But the rest of the teams in the league went into the offseason with quarterback still a question. Yet not without experienced options.
Texas’ David Ash was the most experienced quarterback returning to the league last year. Ash, however, suffered a concussion in the Longhorns’ second game and only appeared in one more game before being shut down for the season. Case McCoy took over and led Texas to five straight wins. But McCoy is now gone, and Ash’s health is still a concern.
Trevone Boykin has 15 career starts at quarterback for TCU. But it’s not clear what his position will be in 2014 with the new offensive regime of coordinators Doug Meacham and Sonny Cumbie. When Casey Pachall returned from injury, Boykin was effective as a receiver and a short-yardage, situational quarterback. But Pachall is now gone, and Boykin is the only returning quarterback with any experience, though talented freshmen Grayson Muehlstein and Foster Sawyer are on the way.
Jake Heaps was one of the most highly touted quarterback recruits coming out of high school four years ago. When Heaps transferred from Brigham Young to Kansas, he was supposed to solidify a position that had been a mess since Todd Reesing. Instead, Heaps’ completion percentage hovered around 49 percent, and he eventually lost snaps to true freshman Montell Cozart. Now in final season, Heaps is in a three-way battle with Cozart and UCLA transfer T.J. Millweard.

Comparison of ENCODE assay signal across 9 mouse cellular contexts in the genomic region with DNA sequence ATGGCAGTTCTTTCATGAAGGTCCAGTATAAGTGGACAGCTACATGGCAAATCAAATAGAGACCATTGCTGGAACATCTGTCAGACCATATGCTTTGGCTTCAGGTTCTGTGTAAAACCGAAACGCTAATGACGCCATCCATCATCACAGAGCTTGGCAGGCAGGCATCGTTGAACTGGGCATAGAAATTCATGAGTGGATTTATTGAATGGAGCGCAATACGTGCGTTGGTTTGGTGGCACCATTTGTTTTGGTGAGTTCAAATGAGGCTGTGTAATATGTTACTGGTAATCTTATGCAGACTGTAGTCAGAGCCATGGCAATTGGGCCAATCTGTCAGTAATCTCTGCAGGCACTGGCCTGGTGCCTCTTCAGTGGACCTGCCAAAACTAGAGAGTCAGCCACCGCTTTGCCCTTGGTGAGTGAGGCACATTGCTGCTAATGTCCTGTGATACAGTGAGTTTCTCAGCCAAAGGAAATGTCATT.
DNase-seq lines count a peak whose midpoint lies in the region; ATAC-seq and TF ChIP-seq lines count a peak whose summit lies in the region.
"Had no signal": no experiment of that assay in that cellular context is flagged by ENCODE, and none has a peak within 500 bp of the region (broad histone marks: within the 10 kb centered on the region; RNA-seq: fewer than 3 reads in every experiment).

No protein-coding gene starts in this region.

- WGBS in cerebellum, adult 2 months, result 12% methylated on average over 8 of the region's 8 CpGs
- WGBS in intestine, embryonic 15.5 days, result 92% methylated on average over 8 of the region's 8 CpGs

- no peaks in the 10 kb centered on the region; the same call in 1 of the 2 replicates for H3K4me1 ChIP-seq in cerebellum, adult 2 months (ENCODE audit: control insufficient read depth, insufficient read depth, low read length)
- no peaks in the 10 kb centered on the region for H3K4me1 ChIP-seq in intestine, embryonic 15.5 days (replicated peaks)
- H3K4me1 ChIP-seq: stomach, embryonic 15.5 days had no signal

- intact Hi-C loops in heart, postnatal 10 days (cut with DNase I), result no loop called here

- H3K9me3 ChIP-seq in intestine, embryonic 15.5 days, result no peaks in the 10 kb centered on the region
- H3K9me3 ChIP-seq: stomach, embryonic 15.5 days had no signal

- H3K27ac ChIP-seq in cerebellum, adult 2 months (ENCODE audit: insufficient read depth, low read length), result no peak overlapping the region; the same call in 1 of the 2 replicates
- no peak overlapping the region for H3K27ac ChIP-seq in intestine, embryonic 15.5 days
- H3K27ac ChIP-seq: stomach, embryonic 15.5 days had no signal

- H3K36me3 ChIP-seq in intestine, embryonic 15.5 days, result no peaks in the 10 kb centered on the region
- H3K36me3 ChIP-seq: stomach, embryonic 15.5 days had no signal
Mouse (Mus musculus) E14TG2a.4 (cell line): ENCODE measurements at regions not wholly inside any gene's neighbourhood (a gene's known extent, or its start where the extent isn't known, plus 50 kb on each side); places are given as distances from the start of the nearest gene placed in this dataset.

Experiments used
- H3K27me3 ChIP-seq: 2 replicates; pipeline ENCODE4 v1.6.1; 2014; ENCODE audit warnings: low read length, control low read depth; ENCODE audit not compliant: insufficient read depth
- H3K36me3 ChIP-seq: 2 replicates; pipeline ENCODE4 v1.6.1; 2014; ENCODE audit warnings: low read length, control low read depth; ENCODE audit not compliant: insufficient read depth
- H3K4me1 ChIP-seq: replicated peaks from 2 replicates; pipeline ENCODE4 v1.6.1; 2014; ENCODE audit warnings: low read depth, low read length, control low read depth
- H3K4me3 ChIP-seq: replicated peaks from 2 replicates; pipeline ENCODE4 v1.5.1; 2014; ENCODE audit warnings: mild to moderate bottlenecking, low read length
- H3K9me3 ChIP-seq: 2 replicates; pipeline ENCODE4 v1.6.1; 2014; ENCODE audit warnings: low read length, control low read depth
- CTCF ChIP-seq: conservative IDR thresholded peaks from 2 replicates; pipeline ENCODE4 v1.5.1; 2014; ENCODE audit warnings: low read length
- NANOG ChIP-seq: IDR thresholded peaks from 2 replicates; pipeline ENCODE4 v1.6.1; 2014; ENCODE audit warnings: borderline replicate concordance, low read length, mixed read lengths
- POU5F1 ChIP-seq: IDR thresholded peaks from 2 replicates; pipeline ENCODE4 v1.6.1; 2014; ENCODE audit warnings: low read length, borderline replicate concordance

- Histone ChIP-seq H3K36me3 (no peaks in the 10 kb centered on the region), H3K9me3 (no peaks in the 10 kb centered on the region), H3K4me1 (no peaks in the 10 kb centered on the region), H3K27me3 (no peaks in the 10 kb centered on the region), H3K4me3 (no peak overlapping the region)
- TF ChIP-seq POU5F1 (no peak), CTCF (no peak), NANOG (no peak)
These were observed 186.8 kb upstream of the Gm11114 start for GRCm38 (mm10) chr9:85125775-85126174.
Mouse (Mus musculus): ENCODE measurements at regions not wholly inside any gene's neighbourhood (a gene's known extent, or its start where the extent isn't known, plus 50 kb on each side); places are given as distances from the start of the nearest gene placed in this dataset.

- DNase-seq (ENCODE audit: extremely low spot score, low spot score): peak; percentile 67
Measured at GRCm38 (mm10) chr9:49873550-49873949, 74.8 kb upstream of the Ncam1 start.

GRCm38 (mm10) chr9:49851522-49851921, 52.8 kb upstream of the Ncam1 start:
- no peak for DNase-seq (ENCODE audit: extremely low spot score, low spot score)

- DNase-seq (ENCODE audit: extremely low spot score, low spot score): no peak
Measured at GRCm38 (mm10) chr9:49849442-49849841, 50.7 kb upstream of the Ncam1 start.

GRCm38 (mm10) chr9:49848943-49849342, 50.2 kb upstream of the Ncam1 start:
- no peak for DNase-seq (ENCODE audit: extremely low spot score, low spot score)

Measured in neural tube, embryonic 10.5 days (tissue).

Like Heaps, Clint Trickett transferred with two years of eligibility left, jumping from Florida State to West Virginia. After originally losing the job to Paul Millard -- and then Ford Childress -- Trickett got the nod against Oklahoma State, and led the Mountaineers to one of the most stunning upsets of the entire Big 12 season. Trickett, however, only won one more game the rest of the year, and was banged up much of time. Now, Trickett is out for the spring after undergoing shoulder surgery to repair a torn labrum, opening the door for junior-college transfer Skyler Howard or Millard to gain ground.
J.W. Walsh, lastly, has too had his moments. Not many of them came last season, though. After leading the Big 12 in Adjusted QBR as a redshirt freshman, Walsh’s completion percentage dropped seven points as a sophomore, causing him to lose the job back to Clint Chelf. Walsh will have to fend off incoming freshman Mason Rudolph, who was the eighth-rated pocket-passing quarterback recruit in the country and has enrolled early to participate in spring ball.
So, we put the question to you. Which of these veteran quarterbacks is most likely to be his team’s starter in 2014?